So I want to start by offering you a free no-tech life hack, and all it
requires of you is this: that you change your posture for two
minutes. But before I give it away, I want to ask you to right now do
a little audit of your body and what you're doing with your body. So
how many of you are sort of making yourselves smaller? Maybe
you're hunching, crossing your legs, maybe wrapping your ankles.
Sometimes we hold onto our arms like this. Sometimes we spread
out. (Laughter) I see you. (Laughter) So I want you to pay attention
to what you're doing right now. We're going to come back to that in
a few minutes, and I'm hoping that if you learn to tweak this a little
bit, it could significantly change the way your life unfolds.
So, we're really fascinated with body language, and we're
particularly interested in other people's body language. You know,
we're interested in, like, you know — (Laughter) — an awkward
interaction, or a smile, or a contemptuous glance, or maybe a very
awkward wink, or maybe even something like a handshake.
Narrator: Here they are arriving at Number 10, and look at this
lucky policeman gets to shake hands with the President of the
United States. Oh, and here comes the Prime Minister of the — ? No.
(Laughter) (Applause) (Laughter) (Applause)
Amy Cuddy: So a handshake, or the lack of a handshake, can have
us talking for weeks and weeks and weeks. Even the BBC and The
New York Times. So obviously when we think about nonverbal
behavior, or body language -- but we call it nonverbals as social
scientists -- it's language, so we think about communication. When
we think about communication, we think about interactions. So
what is your body language communicating to me? What's mine
communicating to you?
And there's a lot of reason to believe that this is a valid way to look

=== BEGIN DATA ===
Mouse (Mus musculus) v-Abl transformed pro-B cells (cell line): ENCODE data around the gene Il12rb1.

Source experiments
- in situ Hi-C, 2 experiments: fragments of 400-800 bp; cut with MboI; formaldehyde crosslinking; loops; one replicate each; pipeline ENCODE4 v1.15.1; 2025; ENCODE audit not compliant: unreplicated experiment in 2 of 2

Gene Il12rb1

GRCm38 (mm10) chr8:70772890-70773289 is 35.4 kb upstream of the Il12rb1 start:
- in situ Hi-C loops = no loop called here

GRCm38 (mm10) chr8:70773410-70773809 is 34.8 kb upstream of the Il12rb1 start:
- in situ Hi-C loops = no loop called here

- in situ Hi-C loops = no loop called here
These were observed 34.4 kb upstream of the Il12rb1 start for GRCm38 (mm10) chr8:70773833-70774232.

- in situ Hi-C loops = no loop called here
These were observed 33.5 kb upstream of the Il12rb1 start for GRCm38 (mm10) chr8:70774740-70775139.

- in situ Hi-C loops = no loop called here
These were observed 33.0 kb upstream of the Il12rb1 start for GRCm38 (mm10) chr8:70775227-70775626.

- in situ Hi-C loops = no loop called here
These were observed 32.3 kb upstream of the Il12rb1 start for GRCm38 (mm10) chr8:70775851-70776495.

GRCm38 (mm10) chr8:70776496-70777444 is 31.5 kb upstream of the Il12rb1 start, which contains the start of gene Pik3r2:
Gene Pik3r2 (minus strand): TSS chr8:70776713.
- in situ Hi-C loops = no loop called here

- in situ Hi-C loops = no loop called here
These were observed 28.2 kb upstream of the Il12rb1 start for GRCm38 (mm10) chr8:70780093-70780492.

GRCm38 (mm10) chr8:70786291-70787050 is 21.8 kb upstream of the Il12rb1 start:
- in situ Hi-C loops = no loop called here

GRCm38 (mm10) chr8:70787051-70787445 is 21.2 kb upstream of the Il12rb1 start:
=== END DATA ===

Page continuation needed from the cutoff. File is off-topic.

at this. So social scientists have spent a lot of time looking at the
effects of our body language, or other people's body language, on
judgments. And we make sweeping judgments and inferences from
body language. And those judgments can predict really meaningful
life outcomes like who we hire or promote, who we ask out on a
date. For example, Nalini Ambady, a researcher at Tufts University,
shows that when people watch 30-second soundless clips of real
physician-patient interactions, their judgments of the physician's
niceness predict whether or not that physician will be sued. So it
doesn't have to do so much with whether or not that physician was
incompetent, but do we like that person and how they interacted?
Even more dramatic, Alex Todorov at Princeton has shown us that
judgments of political candidates' faces in just one second predict
70 percent of U.S. Senate and gubernatorial race outcomes, and
even, let's go digital, emoticons used well in online negotiations can
lead to you claim more value from that negotiation. If you use them
poorly, bad idea. Right? So when we think of nonverbals, we think of
how we judge others, how they judge us and what the outcomes
are. We tend to forget, though, the other audience that's influenced
by our nonverbals, and that's ourselves.
We are also influenced by our nonverbals, our thoughts and our
feelings and our physiology. So what nonverbals am I talking about?
I'm a social psychologist. I study prejudice, and I teach at a
competitive business school, so it was inevitable that I would
become interested in power dynamics. I became especially
interested in nonverbal expressions of power and dominance.
And what are nonverbal expressions of power and dominance? Well,
this is what they are. So in the animal kingdom, they are about
expanding. So you make yourself big, you stretch out, you take up
space, you're basically opening up. It's about opening up. And this
is true across the animal kingdom. It's not just limited to primates.
And humans do the same thing. (Laughter) So they do this both
when they have power sort of chronically, and also when they're
feeling powerful in the moment. And this one is especially
interesting because it really shows us how universal and old these